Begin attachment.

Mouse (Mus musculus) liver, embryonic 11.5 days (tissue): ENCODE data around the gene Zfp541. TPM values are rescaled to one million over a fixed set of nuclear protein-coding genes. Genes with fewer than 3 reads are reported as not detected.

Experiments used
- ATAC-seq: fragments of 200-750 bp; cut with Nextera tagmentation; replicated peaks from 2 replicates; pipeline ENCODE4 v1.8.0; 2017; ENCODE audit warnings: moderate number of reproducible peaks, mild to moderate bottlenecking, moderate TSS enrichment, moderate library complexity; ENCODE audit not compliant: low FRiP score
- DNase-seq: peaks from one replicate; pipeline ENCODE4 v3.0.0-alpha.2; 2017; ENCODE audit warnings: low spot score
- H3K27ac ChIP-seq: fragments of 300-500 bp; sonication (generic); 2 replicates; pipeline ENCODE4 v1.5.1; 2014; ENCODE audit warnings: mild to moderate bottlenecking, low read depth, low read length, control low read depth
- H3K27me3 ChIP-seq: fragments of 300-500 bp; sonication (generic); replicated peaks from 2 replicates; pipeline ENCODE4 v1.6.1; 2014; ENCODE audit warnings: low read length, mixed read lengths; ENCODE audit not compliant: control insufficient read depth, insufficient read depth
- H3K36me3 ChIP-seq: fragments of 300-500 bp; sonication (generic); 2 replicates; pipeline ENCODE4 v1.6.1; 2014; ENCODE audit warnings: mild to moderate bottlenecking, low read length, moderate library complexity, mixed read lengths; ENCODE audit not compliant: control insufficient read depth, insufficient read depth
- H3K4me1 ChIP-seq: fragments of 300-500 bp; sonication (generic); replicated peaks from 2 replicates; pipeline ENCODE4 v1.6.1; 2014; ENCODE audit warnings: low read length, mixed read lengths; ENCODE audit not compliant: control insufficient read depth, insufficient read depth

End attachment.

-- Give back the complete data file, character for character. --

Mouse (Mus musculus) liver, embryonic 11.5 days (tissue): ENCODE data around the gene Zfp541. TPM values are rescaled to one million over a fixed set of nuclear protein-coding genes. Genes with fewer than 3 reads are reported as not detected.

Experiments used
- ATAC-seq: fragments of 200-750 bp; cut with Nextera tagmentation; replicated peaks from 2 replicates; pipeline ENCODE4 v1.8.0; 2017; ENCODE audit warnings: moderate number of reproducible peaks, mild to moderate bottlenecking, moderate TSS enrichment, moderate library complexity; ENCODE audit not compliant: low FRiP score
- DNase-seq: peaks from one replicate; pipeline ENCODE4 v3.0.0-alpha.2; 2017; ENCODE audit warnings: low spot score
- H3K27ac ChIP-seq: fragments of 300-500 bp; sonication (generic); 2 replicates; pipeline ENCODE4 v1.5.1; 2014; ENCODE audit warnings: mild to moderate bottlenecking, low read depth, low read length, control low read depth
- H3K27me3 ChIP-seq: fragments of 300-500 bp; sonication (generic); replicated peaks from 2 replicates; pipeline ENCODE4 v1.6.1; 2014; ENCODE audit warnings: low read length, mixed read lengths; ENCODE audit not compliant: control insufficient read depth, insufficient read depth
- H3K36me3 ChIP-seq: fragments of 300-500 bp; sonication (generic); 2 replicates; pipeline ENCODE4 v1.6.1; 2014; ENCODE audit warnings: mild to moderate bottlenecking, low read length, moderate library complexity, mixed read lengths; ENCODE audit not compliant: control insufficient read depth, insufficient read depth
- H3K4me1 ChIP-seq: fragments of 300-500 bp; sonication (generic); replicated peaks from 2 replicates; pipeline ENCODE4 v1.6.1; 2014; ENCODE audit warnings: low read length, mixed read lengths; ENCODE audit not compliant: control insufficient read depth, insufficient read depth